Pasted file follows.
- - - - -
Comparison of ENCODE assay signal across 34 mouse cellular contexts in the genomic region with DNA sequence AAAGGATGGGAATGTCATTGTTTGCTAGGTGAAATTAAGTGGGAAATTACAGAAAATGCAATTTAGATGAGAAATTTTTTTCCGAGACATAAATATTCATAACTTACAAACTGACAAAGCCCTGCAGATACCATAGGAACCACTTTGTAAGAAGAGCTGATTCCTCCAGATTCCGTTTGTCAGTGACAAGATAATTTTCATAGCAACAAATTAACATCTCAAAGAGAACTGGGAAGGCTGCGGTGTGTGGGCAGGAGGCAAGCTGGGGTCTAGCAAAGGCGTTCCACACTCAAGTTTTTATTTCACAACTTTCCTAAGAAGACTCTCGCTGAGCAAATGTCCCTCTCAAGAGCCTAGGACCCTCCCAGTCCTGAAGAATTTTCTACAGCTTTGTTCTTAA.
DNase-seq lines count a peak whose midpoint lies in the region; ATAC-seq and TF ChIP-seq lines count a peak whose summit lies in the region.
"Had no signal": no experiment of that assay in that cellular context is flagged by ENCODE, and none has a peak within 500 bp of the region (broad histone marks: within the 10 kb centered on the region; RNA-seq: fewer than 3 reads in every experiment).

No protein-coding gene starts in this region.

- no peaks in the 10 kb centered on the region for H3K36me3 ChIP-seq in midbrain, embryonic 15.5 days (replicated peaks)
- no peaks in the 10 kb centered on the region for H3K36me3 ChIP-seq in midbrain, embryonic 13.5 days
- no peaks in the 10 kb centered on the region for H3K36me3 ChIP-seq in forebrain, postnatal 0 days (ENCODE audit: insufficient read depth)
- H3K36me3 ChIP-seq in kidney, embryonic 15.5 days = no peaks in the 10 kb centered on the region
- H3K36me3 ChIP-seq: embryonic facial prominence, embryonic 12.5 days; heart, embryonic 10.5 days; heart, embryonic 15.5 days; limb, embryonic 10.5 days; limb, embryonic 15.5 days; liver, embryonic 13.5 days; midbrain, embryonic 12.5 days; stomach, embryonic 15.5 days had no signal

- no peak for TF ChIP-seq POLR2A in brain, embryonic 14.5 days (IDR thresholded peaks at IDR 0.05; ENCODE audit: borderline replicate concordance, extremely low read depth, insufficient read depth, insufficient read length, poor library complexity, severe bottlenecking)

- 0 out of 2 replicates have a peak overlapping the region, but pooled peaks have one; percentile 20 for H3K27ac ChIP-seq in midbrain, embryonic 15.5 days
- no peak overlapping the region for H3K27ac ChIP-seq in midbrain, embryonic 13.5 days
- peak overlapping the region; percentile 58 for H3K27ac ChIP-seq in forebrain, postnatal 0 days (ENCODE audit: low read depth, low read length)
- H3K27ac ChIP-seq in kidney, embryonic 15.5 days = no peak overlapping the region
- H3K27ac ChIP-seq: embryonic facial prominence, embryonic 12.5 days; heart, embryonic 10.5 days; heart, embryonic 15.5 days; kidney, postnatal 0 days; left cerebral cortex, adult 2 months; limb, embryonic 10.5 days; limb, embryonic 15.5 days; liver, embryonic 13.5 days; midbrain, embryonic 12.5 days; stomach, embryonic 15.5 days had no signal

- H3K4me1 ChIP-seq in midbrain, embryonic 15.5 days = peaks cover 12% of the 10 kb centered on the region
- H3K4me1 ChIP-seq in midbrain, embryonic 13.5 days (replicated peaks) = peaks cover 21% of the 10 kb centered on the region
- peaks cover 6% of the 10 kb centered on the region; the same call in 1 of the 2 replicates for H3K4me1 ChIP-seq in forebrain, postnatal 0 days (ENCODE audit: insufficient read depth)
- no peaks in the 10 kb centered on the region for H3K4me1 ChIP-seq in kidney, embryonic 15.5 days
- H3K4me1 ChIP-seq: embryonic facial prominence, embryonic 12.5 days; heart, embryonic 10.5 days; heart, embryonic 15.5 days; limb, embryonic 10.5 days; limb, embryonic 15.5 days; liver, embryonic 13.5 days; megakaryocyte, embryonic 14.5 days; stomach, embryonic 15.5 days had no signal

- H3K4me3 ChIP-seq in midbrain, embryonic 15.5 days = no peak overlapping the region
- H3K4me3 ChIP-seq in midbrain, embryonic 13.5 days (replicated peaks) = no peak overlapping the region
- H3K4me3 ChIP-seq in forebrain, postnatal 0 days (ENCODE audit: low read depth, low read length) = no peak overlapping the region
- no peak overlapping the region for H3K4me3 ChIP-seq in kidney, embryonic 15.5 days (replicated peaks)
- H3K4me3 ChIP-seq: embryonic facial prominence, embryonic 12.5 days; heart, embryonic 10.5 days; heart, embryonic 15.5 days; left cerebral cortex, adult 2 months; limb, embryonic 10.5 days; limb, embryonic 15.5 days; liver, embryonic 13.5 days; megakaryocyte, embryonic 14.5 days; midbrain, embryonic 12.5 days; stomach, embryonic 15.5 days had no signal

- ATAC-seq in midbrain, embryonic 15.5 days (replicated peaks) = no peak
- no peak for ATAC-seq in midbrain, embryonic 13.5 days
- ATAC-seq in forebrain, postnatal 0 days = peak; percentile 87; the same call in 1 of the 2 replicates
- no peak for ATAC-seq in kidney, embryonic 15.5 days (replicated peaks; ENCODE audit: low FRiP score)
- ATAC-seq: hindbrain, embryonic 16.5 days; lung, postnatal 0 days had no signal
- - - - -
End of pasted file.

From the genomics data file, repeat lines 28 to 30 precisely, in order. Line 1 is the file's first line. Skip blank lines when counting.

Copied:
- ATAC-seq in forebrain, postnatal 0 days = peak; percentile 87; the same call in 1 of the 2 replicates
- no peak for ATAC-seq in kidney, embryonic 15.5 days (replicated peaks; ENCODE audit: low FRiP score)
- ATAC-seq: hindbrain, embryonic 16.5 days; lung, postnatal 0 days had no signal